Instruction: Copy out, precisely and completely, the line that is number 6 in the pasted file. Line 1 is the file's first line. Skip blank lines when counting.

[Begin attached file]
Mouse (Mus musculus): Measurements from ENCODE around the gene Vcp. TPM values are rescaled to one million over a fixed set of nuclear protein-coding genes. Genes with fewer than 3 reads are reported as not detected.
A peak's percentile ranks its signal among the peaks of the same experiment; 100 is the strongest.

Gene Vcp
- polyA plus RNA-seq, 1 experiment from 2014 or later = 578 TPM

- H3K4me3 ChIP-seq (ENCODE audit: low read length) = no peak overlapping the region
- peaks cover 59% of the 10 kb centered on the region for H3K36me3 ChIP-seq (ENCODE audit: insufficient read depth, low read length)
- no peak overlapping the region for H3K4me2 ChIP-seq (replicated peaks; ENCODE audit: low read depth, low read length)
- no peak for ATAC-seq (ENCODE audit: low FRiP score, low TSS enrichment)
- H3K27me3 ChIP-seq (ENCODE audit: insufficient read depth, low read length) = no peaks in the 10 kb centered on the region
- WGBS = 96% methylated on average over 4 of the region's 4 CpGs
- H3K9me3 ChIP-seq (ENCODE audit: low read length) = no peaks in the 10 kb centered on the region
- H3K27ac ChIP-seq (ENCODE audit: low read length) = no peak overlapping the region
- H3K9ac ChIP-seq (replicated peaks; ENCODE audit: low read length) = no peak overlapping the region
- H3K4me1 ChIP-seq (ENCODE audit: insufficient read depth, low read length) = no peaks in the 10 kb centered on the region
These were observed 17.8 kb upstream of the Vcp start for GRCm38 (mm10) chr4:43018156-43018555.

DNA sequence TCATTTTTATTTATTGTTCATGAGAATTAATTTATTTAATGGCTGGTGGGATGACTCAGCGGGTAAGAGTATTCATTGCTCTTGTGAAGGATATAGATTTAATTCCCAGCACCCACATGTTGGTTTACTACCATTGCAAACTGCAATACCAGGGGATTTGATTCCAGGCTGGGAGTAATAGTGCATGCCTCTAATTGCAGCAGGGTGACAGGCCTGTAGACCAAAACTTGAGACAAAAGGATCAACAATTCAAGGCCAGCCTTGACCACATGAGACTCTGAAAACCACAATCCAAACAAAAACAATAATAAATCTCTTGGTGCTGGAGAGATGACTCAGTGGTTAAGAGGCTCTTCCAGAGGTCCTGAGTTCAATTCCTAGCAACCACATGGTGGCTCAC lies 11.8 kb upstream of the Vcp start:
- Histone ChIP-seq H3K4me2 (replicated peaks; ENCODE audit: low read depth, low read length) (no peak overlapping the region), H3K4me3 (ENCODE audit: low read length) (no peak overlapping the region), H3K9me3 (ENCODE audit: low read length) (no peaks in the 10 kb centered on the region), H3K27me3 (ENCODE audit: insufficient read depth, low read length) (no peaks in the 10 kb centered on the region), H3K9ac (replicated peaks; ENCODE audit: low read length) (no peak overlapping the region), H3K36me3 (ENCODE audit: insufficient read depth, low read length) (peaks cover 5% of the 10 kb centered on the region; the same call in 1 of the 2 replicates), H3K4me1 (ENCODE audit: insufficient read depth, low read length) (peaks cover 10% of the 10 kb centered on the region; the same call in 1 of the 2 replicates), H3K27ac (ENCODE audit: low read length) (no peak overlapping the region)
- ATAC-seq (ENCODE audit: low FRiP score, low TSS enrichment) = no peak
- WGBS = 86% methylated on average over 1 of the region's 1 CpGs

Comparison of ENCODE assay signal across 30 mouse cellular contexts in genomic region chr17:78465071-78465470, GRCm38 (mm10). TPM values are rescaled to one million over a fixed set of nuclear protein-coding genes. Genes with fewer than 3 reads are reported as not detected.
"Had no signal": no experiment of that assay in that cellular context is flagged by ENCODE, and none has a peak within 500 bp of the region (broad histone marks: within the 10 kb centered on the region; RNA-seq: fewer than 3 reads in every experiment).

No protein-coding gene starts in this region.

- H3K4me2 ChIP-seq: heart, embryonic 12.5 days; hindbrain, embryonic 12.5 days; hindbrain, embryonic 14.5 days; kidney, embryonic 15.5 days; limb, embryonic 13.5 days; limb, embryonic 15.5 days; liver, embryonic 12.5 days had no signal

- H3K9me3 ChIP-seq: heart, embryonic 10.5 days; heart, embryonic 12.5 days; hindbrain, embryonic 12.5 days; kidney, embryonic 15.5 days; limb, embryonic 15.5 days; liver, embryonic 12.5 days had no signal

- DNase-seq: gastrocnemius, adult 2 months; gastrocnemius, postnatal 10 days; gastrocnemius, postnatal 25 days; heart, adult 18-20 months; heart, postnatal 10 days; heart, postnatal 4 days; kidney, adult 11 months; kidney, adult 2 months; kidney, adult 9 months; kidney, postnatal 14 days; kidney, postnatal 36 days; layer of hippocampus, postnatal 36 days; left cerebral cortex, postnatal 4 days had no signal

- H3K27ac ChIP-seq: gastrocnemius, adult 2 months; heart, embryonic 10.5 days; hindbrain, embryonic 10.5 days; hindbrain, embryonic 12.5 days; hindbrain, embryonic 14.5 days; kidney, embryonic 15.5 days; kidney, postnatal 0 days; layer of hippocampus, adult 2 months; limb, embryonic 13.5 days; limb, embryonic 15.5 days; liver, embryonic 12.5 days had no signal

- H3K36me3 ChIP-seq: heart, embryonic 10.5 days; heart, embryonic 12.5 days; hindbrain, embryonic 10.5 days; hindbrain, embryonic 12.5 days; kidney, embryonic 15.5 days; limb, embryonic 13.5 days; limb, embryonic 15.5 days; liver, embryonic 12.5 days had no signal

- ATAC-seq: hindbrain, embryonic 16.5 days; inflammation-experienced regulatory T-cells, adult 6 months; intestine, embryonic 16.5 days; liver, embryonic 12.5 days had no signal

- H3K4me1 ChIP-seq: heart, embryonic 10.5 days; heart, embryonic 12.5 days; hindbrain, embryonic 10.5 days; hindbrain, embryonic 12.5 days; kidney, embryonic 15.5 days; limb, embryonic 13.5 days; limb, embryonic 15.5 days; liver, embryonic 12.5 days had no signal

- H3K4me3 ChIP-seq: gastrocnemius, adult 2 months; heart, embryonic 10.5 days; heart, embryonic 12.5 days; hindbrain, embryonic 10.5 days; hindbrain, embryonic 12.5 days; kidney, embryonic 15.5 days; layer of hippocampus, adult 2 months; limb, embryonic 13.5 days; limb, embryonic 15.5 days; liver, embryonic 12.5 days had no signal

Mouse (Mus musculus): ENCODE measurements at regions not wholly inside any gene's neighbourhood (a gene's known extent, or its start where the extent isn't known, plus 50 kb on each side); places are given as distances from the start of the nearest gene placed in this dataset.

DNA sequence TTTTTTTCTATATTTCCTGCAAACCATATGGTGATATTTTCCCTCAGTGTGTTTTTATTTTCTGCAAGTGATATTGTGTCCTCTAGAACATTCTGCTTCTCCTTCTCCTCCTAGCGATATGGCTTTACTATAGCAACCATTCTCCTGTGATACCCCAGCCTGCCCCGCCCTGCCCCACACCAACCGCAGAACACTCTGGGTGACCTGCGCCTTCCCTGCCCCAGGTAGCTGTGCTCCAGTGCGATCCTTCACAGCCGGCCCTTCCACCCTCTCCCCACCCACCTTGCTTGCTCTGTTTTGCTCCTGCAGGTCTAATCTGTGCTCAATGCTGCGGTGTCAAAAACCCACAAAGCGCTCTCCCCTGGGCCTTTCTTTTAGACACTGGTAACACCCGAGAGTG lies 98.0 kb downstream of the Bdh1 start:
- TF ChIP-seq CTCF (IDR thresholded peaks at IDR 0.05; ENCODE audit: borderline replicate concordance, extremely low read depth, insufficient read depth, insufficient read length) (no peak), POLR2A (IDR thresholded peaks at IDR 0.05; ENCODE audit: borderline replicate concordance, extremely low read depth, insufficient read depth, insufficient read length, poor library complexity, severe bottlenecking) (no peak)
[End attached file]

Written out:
- peaks cover 59% of the 10 kb centered on the region for H3K36me3 ChIP-seq (ENCODE audit: insufficient read depth, low read length)